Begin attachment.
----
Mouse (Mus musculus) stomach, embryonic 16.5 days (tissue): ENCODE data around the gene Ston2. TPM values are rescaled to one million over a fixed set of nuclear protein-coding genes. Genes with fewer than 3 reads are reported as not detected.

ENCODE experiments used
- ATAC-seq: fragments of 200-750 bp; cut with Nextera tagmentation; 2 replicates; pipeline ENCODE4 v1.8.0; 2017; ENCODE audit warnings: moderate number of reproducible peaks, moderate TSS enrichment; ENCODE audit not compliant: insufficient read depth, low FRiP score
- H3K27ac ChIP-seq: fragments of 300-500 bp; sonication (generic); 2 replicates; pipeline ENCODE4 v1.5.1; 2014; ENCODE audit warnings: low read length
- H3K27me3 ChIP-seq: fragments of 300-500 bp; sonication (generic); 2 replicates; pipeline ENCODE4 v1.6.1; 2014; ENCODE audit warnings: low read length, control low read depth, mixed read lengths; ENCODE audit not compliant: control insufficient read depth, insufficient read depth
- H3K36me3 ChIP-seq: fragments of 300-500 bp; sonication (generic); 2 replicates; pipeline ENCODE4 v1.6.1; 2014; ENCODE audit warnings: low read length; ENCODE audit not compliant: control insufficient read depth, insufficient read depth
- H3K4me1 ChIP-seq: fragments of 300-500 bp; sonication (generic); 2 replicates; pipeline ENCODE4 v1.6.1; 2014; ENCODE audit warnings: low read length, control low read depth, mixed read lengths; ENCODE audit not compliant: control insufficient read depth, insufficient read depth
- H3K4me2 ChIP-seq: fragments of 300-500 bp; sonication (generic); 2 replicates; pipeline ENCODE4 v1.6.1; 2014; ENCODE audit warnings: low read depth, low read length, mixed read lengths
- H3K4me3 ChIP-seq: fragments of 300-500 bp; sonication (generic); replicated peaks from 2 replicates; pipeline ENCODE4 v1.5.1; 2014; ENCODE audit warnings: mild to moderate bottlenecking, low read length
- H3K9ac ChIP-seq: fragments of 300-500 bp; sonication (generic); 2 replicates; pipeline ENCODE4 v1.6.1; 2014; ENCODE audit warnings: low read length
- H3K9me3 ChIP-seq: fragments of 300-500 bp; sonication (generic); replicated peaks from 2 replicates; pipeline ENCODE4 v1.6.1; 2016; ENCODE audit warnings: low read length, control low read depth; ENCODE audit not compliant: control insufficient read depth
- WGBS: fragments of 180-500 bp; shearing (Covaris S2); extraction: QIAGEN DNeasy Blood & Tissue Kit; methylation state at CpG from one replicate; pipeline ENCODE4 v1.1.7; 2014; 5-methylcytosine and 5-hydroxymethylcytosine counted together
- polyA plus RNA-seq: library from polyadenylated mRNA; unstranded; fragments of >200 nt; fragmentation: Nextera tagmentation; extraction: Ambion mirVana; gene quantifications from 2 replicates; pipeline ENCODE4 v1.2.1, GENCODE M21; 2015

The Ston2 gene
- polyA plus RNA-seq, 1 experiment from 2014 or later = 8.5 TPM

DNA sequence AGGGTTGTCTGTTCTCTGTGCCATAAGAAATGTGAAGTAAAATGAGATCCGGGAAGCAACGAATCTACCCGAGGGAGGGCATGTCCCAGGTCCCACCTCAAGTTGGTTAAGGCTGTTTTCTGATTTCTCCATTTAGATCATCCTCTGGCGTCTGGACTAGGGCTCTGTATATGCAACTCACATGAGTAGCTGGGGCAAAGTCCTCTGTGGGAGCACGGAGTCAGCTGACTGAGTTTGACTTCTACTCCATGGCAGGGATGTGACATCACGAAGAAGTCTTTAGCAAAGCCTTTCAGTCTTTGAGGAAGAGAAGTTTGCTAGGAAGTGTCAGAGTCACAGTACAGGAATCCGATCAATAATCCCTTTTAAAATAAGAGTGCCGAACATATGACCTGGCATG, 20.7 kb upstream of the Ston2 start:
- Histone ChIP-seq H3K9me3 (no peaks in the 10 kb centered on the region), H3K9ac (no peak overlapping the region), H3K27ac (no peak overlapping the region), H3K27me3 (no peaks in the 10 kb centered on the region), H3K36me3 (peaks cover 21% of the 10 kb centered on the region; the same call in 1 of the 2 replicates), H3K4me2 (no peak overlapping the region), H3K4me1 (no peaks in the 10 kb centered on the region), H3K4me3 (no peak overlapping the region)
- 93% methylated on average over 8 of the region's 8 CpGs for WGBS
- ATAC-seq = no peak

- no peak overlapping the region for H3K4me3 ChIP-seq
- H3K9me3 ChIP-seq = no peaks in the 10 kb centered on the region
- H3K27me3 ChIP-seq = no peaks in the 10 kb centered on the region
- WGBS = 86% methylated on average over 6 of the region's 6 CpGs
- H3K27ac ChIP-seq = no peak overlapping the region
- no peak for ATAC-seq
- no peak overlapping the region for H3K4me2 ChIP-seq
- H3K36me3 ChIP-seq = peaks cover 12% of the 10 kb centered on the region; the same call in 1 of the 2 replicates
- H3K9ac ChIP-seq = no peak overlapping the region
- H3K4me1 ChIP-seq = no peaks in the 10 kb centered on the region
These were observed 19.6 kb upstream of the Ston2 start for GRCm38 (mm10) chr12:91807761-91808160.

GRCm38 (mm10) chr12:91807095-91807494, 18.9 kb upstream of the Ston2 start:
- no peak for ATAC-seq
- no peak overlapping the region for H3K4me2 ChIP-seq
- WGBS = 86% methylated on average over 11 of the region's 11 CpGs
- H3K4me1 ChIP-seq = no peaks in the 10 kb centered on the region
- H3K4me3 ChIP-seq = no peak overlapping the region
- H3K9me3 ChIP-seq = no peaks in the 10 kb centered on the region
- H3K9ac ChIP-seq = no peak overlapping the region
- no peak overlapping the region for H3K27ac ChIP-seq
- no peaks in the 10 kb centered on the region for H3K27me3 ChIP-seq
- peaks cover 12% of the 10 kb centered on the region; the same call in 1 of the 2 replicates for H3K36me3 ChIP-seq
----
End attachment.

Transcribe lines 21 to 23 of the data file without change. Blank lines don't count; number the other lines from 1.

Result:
- H3K9me3 ChIP-seq = no peaks in the 10 kb centered on the region
- H3K27me3 ChIP-seq = no peaks in the 10 kb centered on the region
- WGBS = 86% methylated on average over 6 of the region's 6 CpGs